British Armorial Bindings

Recently I was visited by Philip Oldfield, fellow Librarian from the Thomas Fisher Rare Book Library at the University of Toronto, and an expert in British armorial bindings. Philip is the compiler and editor of the British Armorial Bindings database launched in 2013. It aims to gather as much information about the impression of coats of arms or crests on the outer covers of books (not armorial bookplates). The project is sponsored by the Bibliographical Society (UK), and is hosted by the University of Toronto. The database contains close to 3000 individual stamps collected from over 400 libraries in the UK, Ireland, the United States, and Canada. Philip and I spent an enjoyable afternoon looking through the collections at Liverpool Hope on the hunt for armorial bindings, some, from the Radcliffe Collection, had previously been recorded but some, from other collections, were brand new discoveries.

Stanley, Charles, 8th Earl of Derby

The Protestant religion is a sure foundation and principle of a true Christian, and a good subject, a great friend to humane society; and a grand promoter of all virtues, both Christian and moral, (to give it its full title) by Charles Stanley, Earl of Derby, Lord of Mann , and the Isles, London, 1671, was bought at auction for the Liverpool Cathedral Radcliffe Library in 1949 for £30. To quote the Quaritch catalogue, “This is a volume of considerable American interest. It contains a translation of the letter of Pope Alexander VI making a grant of the Indies to Ferdinand and Isabella and their heirs for ever, also an anecdote (pp. 16-24) concerning the Indians of Mexico”.

B668_armorial binding Earl of Derby
Crest of Charles Stanley, 8th Earl of Derby (Radcliffe B668)

Charles Stanley was the only son of James Stanley, 7th Earl of Derby, and Charlotte, daughter of Claude de la Trémouille, Duc de Thouars. He was known as Lord Strange during his father’s lifetime. He married, in 1650, Dorothea Helena Kirkhoven, daughter of Jan van der Kirkhoven, Lord of Heenvliet in Zealand, and Maid of Honour to the Queen of Bohemia. He succeeded to the title when his father, captured after the battle of Worcester, was beheaded by the Parliamentary forces at Bolton in Lancashire, 15 October 1651. He joined in Booth’s rising in August 1659 on behalf of the King. He was Lord Lieutenant and Admiral of Lancashire and Cheshire 1660-1672, and joint Chamberlain of Chester for life with his son William in survivorship. The heraldic charges (image above) depict on a chapeau, turned up ermine, an eagle, wings elevated inverted and addorsed, preying on an infant in its cradle with the coronet of an Earl above.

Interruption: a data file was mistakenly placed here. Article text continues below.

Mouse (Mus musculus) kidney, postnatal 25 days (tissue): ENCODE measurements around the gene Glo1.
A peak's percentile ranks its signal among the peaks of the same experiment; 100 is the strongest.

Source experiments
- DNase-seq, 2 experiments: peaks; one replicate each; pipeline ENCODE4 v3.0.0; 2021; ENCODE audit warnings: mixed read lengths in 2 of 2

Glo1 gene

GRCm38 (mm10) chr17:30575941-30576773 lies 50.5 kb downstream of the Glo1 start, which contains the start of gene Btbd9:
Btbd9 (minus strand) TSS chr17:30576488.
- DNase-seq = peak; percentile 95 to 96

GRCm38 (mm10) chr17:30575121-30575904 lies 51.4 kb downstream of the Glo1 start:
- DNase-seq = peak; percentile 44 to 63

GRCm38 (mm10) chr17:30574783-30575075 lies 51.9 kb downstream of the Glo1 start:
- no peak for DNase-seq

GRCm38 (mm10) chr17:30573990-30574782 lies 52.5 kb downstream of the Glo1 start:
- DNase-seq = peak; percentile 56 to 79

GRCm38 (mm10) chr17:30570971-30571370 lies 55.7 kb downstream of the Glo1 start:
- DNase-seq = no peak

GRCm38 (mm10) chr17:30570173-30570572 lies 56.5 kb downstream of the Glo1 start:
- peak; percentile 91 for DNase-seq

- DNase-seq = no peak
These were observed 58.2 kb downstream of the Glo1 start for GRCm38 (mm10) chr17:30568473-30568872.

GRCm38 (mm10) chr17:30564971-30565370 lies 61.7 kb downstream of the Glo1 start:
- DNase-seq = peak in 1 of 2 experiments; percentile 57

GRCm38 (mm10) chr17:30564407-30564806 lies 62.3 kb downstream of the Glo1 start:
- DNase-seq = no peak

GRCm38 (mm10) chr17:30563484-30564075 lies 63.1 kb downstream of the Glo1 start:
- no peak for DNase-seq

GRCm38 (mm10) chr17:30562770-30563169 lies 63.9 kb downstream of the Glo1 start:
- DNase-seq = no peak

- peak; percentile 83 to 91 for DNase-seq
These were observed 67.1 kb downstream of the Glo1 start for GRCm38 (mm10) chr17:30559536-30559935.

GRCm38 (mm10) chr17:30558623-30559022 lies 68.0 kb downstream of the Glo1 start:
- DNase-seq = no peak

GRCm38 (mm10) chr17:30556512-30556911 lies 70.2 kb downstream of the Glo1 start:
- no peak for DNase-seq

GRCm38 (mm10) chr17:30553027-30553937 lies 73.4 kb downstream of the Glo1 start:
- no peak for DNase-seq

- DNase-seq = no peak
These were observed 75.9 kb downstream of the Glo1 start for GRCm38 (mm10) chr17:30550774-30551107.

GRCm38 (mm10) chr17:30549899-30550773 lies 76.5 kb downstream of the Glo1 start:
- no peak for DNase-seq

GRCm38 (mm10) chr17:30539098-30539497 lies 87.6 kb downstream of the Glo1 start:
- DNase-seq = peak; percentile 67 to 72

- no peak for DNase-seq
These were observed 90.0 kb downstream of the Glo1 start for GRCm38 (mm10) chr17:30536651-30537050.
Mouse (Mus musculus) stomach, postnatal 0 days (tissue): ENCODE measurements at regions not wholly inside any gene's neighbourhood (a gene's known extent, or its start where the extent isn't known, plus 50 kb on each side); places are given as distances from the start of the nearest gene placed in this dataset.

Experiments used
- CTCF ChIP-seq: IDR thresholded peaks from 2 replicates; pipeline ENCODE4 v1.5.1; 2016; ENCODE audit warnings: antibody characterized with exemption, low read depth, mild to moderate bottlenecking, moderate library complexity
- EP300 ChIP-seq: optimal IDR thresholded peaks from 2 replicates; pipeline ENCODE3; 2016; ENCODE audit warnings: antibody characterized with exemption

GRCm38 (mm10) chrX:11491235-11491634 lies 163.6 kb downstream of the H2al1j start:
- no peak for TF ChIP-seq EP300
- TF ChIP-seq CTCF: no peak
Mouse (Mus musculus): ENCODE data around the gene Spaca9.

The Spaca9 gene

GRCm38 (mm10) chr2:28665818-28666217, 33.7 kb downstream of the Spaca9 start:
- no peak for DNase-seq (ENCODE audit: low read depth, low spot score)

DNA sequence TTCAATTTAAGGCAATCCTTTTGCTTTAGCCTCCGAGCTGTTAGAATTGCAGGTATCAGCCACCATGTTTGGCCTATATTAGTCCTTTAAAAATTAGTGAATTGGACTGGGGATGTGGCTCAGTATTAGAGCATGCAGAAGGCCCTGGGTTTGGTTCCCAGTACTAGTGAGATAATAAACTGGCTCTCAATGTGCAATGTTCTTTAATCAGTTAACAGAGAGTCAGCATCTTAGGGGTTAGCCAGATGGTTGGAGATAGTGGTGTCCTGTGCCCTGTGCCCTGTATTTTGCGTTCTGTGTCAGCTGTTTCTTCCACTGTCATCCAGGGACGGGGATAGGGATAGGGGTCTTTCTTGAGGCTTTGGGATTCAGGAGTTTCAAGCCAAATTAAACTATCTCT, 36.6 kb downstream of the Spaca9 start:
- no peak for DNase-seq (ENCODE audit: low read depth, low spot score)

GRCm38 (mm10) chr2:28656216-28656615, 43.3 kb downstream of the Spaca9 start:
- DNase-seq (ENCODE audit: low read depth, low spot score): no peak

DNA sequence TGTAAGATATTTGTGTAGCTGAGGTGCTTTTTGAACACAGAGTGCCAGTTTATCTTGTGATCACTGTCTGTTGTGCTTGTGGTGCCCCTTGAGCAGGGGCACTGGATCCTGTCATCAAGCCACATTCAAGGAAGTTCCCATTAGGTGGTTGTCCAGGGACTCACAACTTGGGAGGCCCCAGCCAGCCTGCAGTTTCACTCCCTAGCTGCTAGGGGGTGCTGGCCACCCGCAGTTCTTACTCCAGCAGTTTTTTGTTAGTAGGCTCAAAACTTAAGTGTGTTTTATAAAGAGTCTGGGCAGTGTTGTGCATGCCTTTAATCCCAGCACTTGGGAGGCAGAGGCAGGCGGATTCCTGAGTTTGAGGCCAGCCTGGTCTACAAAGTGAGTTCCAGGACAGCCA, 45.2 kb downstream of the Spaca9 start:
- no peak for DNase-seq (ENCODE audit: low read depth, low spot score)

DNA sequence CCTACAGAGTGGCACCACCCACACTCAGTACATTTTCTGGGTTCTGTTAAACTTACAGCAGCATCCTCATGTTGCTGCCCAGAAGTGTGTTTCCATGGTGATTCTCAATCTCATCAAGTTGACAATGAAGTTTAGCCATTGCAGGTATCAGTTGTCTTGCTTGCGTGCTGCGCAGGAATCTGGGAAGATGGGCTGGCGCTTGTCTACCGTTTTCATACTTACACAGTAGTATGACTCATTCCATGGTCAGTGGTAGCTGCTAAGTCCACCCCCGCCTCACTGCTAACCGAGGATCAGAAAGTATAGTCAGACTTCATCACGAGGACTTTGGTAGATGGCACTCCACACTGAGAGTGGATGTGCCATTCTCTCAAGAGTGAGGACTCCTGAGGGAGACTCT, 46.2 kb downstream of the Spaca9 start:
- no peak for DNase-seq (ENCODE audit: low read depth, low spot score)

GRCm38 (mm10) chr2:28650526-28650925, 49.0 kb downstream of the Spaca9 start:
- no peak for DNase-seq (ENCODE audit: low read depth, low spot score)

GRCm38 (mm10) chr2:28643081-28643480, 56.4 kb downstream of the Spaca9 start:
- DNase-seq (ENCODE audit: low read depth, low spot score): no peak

Lumley-Savile, John, 8th Earl of Scarbrough (1788-1856)

Another armorial binding tucked away in the Radcliffe Collection belonged to John Lumley-Savile (1788-1856). He was the second, but only surviving son, of John, 7th Earl, and Anna Maria, daughter of Julines Herring Esq. of Heybridge in Essex. He was educated at Trinity Hall, Cambridge, elected Member of Parliament for Nottinghamshire, 1826-1832, and for North Nottinghamshire, 1832-1835. He succeeded his father as 8th Earl of Scarbrough in 1835, and assumed the name and arms of Savile by Royal licence 14 October 1836. He was Lord Lieutenant and Custos Rotulorum of Nottinghamshire. He died unmarried and left Rufford Abbey and his library to his natural son John who was created Baron Savile in 1888.

B595_Bound by Charles Hering (Jnr)
Bound by Hering, 9 Newman Street, early 19th century. Crest and frame tooled in gold on red goatskin
B595_armorial binding_Savile family of Rufford Abbey
Crest of John Lumley-Savile, 8th Earl of Scarbrough. Bound by Hering, 9 Newman Street (Radcliffe B595)
  • Motto: Bee fast
  • Motto: Murus aeneas conscientia sana
  • Crest: 1. An owl (Savile) 2. A pelican in her piety wings addorsed (Lumley)
  • Arms: Quarterly 1 & 4 – Argent on a bend sable three owls of the field (Savile)
  • Quarterly 2 & 3 – Argent a fess gules between three popinjays (Lumley)
  • Quarterings: 1 & 4 – Argent on a bend sable three owls of the field (Savile)
  • Quarterings: 2 & 3 – Argent a fess gules between three popinjays (Lumley)
  • Coronet: Earl